New EPA Standards Provide Opportunity for Midwest Energy Emissions Corp.
One of the best ways for investors to find good opportunities in the market is to sit back and look for big-picture themes. Typically, big-picture themes can include strong industries, macroeconomic changes, new government regulations, and/or breakthrough technologies that create first-mover advantages for a particular group of companies. One company that appears poised to profit from both new government regulations and breakthrough technology is Midwest Energy Emissions (MEEC.PK).
Midwest Energy Emissions Corp. provides cost-effective mercury capture technologies to power plants and other large industrial coal-burning units in the United States and Canada. In an effort to meet new Environmental Protection Agency regulations, the company has developed breakthrough technology that allows companies to adequately reduce mercury smokestack emissions.
With the Clean Air Act of 1990, the EPA set various regulations that specifically addressed most of the major air pollutants released by coal-fired power plants. These new and improved regulations resulted in an improvement in air quality in the United States despite a growing population and much larger economy. The final component of the Clean Air Act is MATS (Mercury and Air Toxic Standard), which will become effective in April 2015. This new standard will require utilities that operate oil and coal plants to reduce their mercury emissions by approximately 90 percent.
In the past, there were only two solutions available to help reduce mercury emissions. One option was for companies to use the Scrubber & SCR combination solution. This method was used to achieve high emission reduction but resulted in large, complex, and capital-intensive systems with increasing plant disruptions. It was also extremely capital intensive, often resulting in hundreds of millions in operating expenses.
A second option available to companies looking to reduce emissions was the Powdered Activated Carbon or Brominated Activated Carbon solution. To this day, this is the most commonly used technology solution for mercury reduction. However, it is truly only effective at reduction levels of 70 percent or less. At 80 percent, injection rates typically suffer from operational issues including producing fly ash that cannot be sold. Additionally, companies utilizing this technology can spend anywhere from $5 million to $20 million per year when targeting 80 percent to 90 percent removal.
In an effort to create a platform that doesn’t suffer from the problems associated with the previously discussed solutions, Midwest Energy Emissions Corp. developed SEA (Sorbent Enhancing Additive) technology. SEA is a proprietary blend technology that was developed from the University of North Dakota’s Energy and Environmental Research Center. The breakthrough technology is especially effective at reducing mercury levels greater than 90 percent. That is vastly superior to the new emissions regulations laid out by the EPA. Unlike the PAC or BAC solution, SEA technology will maintain fly-ash salability, which currently has an annual market size of roughly $450 million. In addition, reducing mercury levels with SEA technology can typically save companies 40 percent of what they would have to spend when utilizing BAC or PAC.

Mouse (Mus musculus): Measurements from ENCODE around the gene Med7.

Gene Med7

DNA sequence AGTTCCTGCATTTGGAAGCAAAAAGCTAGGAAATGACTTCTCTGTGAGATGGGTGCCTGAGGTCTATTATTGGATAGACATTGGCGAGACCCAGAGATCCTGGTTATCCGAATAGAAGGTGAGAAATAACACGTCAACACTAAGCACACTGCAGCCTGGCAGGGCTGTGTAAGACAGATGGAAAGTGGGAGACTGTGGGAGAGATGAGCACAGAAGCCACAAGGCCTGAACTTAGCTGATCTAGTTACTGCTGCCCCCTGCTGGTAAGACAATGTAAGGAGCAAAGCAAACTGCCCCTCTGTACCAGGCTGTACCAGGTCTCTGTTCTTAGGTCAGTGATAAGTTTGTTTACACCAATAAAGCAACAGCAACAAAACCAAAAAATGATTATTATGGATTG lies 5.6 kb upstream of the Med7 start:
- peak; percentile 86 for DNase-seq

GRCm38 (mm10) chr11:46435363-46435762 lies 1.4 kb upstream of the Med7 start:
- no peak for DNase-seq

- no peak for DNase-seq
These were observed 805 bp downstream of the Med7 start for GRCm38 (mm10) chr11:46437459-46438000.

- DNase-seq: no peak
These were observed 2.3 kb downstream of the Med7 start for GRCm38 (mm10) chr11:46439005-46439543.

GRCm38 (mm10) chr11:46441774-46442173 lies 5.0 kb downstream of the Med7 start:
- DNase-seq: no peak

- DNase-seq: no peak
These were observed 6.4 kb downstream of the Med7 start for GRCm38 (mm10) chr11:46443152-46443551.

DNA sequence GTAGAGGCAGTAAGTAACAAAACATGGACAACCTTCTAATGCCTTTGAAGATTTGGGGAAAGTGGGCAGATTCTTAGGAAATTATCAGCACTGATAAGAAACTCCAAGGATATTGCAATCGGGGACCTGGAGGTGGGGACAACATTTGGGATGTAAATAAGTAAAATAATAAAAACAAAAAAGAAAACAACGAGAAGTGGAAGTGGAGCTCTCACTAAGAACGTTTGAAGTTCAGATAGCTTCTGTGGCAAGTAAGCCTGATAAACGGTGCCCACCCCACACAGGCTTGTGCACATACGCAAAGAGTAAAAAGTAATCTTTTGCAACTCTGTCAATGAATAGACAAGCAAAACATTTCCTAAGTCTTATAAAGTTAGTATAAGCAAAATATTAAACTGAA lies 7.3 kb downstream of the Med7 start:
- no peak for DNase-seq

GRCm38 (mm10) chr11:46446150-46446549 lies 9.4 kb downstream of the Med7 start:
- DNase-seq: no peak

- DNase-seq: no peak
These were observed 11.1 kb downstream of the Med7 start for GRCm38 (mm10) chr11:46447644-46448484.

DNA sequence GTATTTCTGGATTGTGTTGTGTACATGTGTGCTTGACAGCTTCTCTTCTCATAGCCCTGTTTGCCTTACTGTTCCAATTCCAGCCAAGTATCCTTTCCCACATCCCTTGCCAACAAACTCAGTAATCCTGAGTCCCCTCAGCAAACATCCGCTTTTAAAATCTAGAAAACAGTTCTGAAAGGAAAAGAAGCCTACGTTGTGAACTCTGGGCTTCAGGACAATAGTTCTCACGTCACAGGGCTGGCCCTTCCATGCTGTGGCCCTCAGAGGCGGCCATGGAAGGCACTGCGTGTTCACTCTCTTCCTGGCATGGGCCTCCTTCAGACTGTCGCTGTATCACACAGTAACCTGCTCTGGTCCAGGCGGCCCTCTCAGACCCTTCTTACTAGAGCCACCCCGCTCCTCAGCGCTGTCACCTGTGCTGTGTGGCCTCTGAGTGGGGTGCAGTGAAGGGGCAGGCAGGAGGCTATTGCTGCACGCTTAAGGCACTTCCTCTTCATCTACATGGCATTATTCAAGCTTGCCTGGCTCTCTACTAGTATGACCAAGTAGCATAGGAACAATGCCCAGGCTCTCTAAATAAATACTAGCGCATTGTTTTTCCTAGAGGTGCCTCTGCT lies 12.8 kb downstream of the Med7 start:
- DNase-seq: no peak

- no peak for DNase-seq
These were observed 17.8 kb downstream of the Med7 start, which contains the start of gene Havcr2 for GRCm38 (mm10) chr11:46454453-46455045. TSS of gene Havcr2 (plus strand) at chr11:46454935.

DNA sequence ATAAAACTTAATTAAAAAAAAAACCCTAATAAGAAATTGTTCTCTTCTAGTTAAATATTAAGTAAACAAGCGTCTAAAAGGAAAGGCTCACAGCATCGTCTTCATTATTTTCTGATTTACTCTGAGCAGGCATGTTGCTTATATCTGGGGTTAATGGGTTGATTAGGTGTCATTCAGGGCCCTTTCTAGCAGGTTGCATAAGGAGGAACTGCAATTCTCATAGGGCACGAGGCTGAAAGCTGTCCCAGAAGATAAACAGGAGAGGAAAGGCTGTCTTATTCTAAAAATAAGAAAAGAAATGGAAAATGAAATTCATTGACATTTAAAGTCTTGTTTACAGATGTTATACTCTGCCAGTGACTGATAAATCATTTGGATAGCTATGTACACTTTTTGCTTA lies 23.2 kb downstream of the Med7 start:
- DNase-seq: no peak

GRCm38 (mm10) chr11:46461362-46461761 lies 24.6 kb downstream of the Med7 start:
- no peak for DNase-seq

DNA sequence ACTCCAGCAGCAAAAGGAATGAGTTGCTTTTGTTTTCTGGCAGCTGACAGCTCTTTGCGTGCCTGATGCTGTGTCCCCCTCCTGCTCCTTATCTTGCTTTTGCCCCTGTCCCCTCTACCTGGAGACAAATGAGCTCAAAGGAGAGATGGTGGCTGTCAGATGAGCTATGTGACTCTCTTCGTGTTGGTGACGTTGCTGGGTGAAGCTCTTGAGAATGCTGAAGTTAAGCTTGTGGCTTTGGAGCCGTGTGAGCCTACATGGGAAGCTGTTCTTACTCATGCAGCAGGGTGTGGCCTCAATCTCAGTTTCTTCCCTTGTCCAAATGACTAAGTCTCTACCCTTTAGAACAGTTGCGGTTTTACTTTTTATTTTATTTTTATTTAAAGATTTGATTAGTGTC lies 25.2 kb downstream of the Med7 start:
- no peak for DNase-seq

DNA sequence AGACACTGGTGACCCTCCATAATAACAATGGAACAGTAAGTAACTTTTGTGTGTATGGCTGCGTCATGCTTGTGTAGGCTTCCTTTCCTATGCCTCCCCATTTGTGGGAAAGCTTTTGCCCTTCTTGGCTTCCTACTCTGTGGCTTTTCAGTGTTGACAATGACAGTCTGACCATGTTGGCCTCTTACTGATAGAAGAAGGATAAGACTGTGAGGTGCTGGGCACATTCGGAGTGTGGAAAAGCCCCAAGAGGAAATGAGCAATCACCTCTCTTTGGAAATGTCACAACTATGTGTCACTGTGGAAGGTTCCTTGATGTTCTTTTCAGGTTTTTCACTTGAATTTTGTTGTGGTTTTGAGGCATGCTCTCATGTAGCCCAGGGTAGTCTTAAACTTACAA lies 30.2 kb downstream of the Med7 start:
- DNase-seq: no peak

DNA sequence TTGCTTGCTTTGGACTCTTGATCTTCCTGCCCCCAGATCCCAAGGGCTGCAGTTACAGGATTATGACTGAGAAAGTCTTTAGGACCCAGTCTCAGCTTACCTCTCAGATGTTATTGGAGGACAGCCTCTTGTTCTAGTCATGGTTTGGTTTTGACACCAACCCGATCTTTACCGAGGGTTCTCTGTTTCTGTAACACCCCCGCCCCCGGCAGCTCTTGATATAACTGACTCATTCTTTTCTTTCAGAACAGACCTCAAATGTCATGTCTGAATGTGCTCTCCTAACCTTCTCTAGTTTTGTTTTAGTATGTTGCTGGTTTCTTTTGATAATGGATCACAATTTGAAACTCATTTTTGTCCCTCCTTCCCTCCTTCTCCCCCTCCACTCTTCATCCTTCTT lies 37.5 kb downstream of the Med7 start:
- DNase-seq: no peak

Investors are likely wondering what kind of revenue-producing potential the mercury removal market has. Most recently, the Environmental Protection Agency estimated that the annual mercury removal market could total $9.6 billon. Given the strength of Midwest Energy Emissions’s patent portfolio (23 patents across three continents) and its breakthrough technology, the company appears poised to capture a significant percentage of those annual sales. But even if an investor were to be extremely conservative and assume the company would only capture 5 percent, the total annual sales for Midwest Energy would total approximately $480 million. Given that the company’s current market capitalization is just $25 million, investors stand to gain significantly over the next several years.
Another promising sign for Midwest Energy Emissions was the strength of its quarterly report filed on Tuesday evening. For the quarter ended September 30, the company generated revenue of $917,202, a year-over-year increase of more than 230 percent. Midwest Energy Emissions also nearly reduced its operating loss in half. For the quarter, the company lost approximately $558,000. For the same period a year ago, the company lost roughly $1.07 million. Given the market potential and the breakthrough technology that Midwest Energy Emissions has developed, I expect these numbers to continue to improve drastically over the years to come.
Energy Tech Magazine recently featured Midwest Energy Emissions’s SEA technology in its October edition. This magazine represents just one of the many publications that are beginning to realize the potential that SEA technology has. The cost-effective technology delivers MATS compliance and maintains high-profit fly-ash salability. If one combines those technological benefits with the $9.6 billion annual revenue potential in the mercury removal market, one can quickly realize that Midwest Energy Emissions represents an excellent risk/reward investment.
Matt Levy is a research analyst with Onyx Research Associates, based out of Charlotte, North Carolina. Matt spends most of his time researching micro-cap and small-cap equities that are severely undervalued by the market. After a careful look at both fundamentals and industrial changes, Matt is able to uncover promising investment opportunities.